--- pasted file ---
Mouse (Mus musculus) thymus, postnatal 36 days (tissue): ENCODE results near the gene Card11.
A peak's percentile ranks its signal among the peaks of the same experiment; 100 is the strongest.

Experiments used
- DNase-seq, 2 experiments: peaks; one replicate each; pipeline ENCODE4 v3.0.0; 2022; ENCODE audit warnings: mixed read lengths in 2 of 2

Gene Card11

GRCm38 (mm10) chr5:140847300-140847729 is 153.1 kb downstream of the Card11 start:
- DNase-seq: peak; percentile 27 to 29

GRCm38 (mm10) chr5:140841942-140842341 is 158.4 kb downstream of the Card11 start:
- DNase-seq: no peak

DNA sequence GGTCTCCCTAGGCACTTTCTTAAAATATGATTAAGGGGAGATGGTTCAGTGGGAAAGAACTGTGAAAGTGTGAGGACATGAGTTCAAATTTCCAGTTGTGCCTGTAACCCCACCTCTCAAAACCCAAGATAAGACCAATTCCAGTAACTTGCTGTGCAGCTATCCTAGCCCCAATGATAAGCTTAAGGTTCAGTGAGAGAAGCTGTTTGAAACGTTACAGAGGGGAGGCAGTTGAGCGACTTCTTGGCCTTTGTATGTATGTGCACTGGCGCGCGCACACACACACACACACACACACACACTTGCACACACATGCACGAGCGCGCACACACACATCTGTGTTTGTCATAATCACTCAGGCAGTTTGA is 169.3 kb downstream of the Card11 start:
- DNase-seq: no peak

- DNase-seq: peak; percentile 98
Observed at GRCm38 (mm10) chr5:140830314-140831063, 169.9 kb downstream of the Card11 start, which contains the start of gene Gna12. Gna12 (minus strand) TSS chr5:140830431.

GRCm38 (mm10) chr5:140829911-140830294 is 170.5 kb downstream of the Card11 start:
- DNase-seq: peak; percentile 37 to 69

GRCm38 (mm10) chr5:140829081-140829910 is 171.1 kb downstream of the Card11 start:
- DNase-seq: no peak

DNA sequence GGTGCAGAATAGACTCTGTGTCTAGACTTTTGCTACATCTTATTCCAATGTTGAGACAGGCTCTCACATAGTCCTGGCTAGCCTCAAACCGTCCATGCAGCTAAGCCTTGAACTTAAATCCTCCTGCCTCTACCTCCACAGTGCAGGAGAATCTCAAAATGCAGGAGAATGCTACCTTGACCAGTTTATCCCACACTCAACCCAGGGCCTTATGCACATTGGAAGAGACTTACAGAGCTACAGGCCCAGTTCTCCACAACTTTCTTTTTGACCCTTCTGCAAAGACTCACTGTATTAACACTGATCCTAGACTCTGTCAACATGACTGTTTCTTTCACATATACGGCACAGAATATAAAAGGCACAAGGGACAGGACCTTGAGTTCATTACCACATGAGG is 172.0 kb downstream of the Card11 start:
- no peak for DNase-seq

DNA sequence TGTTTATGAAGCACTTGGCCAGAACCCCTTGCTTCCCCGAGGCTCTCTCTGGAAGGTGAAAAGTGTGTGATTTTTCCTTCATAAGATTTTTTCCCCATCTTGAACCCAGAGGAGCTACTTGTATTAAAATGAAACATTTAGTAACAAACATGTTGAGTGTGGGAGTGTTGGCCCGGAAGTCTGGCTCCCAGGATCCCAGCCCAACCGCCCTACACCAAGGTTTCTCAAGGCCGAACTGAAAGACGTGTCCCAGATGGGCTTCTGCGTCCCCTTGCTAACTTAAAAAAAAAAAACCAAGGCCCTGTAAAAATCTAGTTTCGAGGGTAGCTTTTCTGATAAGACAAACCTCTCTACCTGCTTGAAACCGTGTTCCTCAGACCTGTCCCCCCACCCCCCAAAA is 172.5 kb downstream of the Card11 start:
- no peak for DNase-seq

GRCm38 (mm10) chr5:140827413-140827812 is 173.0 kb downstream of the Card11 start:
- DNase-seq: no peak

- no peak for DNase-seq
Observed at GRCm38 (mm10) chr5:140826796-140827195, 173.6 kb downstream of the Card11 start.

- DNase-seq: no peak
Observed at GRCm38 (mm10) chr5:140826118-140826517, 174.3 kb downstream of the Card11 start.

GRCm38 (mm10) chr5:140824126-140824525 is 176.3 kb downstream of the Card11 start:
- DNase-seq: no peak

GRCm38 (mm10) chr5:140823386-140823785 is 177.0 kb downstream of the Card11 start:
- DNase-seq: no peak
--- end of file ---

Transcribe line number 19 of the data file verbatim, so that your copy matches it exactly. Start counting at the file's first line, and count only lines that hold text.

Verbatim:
- no peak for DNase-seq